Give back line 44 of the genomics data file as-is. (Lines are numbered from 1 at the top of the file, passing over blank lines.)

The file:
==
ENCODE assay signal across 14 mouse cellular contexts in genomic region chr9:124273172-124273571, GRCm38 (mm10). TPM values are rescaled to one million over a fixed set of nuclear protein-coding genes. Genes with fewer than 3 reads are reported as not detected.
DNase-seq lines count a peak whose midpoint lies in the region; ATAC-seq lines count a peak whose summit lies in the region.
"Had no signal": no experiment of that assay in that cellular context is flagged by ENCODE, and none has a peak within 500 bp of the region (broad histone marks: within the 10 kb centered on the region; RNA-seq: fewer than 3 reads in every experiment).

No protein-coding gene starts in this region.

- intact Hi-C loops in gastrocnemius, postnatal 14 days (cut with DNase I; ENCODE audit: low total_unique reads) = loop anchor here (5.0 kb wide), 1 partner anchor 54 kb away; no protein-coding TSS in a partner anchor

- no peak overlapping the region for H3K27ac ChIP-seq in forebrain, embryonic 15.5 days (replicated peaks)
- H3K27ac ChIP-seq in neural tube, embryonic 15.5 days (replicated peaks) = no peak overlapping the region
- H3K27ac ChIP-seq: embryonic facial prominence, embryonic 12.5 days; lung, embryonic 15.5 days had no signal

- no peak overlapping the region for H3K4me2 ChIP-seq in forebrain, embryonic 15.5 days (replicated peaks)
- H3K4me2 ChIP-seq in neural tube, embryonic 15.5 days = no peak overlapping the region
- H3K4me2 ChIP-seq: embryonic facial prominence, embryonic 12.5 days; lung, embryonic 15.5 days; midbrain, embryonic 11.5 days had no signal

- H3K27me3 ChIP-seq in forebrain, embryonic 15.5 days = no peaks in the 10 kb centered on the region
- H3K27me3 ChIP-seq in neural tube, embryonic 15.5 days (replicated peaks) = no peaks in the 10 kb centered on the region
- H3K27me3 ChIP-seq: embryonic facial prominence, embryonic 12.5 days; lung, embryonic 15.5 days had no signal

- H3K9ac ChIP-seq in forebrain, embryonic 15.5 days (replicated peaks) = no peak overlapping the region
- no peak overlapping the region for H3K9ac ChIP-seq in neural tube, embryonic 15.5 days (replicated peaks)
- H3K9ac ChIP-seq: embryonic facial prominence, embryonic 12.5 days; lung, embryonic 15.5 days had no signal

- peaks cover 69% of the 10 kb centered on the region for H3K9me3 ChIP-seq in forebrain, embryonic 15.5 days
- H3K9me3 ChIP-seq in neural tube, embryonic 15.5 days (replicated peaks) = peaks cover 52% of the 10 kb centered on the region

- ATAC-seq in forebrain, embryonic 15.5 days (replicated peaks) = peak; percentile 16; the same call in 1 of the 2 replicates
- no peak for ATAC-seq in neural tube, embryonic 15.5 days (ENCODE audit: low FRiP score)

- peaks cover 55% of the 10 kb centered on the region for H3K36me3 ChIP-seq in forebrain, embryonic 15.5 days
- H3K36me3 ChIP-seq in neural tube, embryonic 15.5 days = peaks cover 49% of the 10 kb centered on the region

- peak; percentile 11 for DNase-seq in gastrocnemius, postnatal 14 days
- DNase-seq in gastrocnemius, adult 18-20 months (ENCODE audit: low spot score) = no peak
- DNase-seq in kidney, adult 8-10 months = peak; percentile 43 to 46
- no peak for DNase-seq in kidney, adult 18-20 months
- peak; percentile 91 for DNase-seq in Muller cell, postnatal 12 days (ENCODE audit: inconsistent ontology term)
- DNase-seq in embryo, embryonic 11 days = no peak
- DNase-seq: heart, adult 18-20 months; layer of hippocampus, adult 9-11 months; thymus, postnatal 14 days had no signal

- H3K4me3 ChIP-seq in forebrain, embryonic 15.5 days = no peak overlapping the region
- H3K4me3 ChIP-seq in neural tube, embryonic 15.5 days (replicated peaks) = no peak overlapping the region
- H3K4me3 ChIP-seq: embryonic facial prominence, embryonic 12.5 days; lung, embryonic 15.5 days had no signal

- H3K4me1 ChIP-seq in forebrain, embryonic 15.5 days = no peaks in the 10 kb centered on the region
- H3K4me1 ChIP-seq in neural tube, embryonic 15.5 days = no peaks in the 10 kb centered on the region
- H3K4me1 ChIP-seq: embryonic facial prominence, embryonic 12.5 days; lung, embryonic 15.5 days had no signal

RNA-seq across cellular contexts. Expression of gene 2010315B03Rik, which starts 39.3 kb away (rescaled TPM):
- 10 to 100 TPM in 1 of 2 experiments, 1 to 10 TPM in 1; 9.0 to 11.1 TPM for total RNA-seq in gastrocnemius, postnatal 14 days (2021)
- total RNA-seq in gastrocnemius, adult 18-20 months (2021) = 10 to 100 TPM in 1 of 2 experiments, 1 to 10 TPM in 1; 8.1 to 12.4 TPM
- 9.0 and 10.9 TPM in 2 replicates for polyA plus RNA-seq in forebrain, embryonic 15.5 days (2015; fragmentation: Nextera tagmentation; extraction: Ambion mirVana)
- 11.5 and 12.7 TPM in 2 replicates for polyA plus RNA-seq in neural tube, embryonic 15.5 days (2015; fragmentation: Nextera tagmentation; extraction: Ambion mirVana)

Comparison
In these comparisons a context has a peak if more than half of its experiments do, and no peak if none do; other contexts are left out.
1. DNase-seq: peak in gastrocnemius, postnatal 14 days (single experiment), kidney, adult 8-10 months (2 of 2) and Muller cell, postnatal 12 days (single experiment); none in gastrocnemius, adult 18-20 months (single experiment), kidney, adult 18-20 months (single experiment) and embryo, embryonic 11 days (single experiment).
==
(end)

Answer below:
1. DNase-seq: peak in gastrocnemius, postnatal 14 days (single experiment), kidney, adult 8-10 months (2 of 2) and Muller cell, postnatal 12 days (single experiment); none in gastrocnemius, adult 18-20 months (single experiment), kidney, adult 18-20 months (single experiment) and embryo, embryonic 11 days (single experiment).